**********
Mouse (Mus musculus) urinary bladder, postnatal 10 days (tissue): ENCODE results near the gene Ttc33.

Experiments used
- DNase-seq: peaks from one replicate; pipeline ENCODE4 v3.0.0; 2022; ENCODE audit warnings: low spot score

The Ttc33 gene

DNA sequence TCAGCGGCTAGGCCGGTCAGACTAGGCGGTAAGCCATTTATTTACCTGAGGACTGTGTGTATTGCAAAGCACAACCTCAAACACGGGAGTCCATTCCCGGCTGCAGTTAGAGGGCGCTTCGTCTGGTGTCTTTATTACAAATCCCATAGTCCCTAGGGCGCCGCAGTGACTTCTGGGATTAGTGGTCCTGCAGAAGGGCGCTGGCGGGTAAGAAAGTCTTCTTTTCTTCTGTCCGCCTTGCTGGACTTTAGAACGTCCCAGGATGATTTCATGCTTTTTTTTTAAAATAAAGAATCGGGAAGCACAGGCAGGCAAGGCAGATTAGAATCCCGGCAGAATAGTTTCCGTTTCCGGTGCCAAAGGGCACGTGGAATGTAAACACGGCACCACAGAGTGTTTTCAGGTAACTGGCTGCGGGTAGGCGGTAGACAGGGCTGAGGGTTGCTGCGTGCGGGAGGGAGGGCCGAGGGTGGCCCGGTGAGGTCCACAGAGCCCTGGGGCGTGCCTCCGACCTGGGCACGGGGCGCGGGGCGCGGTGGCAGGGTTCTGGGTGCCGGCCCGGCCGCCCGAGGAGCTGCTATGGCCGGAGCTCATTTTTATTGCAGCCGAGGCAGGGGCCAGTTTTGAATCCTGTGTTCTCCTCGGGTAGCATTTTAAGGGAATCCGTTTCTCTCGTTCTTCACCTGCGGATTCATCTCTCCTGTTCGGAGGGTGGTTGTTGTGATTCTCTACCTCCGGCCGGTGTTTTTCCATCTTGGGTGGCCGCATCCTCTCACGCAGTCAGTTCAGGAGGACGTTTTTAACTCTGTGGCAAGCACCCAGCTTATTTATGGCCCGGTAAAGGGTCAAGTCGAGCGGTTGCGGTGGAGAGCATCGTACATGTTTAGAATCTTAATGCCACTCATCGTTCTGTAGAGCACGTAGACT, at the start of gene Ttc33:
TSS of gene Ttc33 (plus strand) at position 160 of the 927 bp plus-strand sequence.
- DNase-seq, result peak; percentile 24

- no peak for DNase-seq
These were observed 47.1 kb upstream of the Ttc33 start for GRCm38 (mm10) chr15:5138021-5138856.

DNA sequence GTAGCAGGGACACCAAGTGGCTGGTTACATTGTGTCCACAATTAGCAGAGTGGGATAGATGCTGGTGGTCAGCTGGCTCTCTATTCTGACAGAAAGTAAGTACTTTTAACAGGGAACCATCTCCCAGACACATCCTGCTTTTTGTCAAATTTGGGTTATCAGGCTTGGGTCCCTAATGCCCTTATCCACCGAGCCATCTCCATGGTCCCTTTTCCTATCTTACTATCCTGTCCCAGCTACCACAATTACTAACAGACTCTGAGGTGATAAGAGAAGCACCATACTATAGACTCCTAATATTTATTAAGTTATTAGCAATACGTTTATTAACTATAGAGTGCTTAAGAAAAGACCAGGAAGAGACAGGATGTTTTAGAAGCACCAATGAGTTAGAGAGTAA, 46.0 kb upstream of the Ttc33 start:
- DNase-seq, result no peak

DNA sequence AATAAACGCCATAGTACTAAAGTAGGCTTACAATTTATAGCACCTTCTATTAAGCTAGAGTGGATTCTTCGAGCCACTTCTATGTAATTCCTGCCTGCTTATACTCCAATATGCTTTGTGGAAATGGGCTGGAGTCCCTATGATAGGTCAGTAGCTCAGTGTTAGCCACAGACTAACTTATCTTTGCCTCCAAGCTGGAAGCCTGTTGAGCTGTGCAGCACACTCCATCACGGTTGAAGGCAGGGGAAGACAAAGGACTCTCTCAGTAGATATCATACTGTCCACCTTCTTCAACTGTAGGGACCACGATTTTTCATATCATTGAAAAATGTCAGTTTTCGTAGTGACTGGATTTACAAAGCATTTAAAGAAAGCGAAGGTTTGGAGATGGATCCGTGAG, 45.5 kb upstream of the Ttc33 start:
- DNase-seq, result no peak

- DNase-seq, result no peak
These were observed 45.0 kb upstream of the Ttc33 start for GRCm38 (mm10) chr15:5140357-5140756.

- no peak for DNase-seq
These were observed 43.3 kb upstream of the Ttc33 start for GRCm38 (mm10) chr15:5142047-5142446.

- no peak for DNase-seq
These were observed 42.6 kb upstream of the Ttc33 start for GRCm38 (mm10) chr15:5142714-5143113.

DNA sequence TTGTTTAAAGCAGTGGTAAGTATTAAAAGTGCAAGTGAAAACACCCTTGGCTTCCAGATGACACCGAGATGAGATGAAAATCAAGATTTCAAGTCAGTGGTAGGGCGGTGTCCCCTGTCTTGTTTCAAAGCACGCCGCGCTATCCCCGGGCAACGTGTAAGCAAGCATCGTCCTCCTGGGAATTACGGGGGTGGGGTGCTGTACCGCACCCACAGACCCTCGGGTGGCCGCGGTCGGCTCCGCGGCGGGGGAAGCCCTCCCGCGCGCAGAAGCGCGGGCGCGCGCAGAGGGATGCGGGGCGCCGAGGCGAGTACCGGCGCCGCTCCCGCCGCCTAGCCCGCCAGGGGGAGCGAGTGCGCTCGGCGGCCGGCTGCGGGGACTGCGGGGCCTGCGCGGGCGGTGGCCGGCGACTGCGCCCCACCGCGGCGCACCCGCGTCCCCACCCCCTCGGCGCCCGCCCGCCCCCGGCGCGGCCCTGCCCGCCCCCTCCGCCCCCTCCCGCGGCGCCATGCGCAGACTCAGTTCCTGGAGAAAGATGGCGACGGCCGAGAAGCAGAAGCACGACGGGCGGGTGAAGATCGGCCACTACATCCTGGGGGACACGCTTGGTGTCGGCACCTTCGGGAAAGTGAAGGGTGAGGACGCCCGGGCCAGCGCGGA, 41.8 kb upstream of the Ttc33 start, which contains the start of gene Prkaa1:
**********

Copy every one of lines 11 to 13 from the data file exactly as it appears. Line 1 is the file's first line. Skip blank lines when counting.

- DNase-seq, result no peak

DNA sequence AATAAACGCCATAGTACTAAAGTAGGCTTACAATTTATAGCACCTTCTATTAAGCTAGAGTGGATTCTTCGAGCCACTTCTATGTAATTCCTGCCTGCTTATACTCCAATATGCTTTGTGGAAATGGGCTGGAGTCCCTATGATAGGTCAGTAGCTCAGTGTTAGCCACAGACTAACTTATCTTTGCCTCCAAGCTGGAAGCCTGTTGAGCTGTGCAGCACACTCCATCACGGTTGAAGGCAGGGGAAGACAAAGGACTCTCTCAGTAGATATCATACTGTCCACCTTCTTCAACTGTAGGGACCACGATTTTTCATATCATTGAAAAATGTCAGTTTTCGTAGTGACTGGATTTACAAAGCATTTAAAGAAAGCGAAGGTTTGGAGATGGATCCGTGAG, 45.5 kb upstream of the Ttc33 start:
- DNase-seq, result no peak